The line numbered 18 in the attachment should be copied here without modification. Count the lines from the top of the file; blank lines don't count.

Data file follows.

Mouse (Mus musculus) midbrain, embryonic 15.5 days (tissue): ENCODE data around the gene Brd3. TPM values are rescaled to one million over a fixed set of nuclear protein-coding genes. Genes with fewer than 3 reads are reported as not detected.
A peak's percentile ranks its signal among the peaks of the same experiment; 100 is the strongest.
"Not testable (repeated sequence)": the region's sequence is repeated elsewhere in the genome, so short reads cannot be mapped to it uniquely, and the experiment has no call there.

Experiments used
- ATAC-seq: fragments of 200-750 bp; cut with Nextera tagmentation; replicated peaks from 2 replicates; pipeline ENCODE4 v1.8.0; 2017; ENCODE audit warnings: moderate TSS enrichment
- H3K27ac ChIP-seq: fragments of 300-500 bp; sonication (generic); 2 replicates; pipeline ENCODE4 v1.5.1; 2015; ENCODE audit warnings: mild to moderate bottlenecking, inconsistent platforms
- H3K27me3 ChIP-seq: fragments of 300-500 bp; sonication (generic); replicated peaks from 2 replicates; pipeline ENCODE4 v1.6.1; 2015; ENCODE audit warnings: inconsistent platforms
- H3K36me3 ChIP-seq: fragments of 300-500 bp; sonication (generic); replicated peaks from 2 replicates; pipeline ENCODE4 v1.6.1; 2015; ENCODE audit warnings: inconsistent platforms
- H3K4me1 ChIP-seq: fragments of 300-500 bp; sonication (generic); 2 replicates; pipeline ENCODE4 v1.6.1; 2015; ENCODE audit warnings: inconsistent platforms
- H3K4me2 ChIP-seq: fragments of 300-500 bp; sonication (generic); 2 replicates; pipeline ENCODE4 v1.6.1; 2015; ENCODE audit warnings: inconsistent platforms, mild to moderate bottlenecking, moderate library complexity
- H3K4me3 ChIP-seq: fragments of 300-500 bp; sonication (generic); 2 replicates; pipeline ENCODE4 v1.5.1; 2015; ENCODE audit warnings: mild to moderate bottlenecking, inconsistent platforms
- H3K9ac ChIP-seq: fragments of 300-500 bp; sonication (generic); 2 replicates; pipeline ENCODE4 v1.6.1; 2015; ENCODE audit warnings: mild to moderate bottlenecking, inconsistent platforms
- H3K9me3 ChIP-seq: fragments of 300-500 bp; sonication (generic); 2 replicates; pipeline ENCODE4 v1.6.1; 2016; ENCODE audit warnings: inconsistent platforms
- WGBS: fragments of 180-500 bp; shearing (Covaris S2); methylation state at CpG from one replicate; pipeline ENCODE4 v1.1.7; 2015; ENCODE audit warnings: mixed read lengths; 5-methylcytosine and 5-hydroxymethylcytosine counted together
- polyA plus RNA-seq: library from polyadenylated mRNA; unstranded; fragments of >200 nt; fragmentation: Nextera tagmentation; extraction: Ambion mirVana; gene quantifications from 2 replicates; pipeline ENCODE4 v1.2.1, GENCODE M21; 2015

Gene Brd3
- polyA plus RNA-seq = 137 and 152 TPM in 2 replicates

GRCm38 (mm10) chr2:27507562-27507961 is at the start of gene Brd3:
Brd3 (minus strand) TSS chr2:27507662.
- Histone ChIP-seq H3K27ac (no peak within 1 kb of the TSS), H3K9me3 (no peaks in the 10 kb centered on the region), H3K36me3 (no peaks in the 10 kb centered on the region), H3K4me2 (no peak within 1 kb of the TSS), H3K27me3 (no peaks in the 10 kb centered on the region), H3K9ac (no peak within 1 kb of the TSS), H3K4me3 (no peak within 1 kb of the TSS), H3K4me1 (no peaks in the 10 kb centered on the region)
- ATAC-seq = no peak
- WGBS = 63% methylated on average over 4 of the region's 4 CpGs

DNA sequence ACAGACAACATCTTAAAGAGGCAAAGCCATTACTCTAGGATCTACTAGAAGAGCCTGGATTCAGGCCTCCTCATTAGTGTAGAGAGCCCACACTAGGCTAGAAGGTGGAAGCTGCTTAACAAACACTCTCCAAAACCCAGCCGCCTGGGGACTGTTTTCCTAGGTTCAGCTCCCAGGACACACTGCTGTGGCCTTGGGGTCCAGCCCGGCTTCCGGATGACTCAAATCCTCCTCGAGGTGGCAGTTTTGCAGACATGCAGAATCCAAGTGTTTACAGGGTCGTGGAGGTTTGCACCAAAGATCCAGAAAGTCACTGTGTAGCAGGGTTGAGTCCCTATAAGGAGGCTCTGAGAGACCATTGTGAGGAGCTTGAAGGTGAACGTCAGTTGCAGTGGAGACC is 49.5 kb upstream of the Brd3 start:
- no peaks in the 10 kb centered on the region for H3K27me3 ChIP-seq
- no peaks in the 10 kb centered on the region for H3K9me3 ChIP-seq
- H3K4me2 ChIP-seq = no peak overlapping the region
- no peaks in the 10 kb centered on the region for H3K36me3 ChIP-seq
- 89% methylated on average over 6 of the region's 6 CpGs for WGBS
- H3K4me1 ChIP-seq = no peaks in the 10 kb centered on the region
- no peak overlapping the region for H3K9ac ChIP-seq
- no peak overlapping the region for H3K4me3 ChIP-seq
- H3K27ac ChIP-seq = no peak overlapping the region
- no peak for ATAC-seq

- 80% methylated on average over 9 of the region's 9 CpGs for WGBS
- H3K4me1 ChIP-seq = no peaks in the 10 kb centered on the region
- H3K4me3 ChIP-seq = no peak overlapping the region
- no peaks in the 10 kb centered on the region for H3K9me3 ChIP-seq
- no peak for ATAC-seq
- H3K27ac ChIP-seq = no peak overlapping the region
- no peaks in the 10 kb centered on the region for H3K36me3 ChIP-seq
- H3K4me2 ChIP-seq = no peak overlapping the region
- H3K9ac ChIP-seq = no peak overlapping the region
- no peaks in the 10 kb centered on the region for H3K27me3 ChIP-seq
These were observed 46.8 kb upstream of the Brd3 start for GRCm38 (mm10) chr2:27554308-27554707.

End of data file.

GRCm38 (mm10) chr2:27507562-27507961 is at the start of gene Brd3: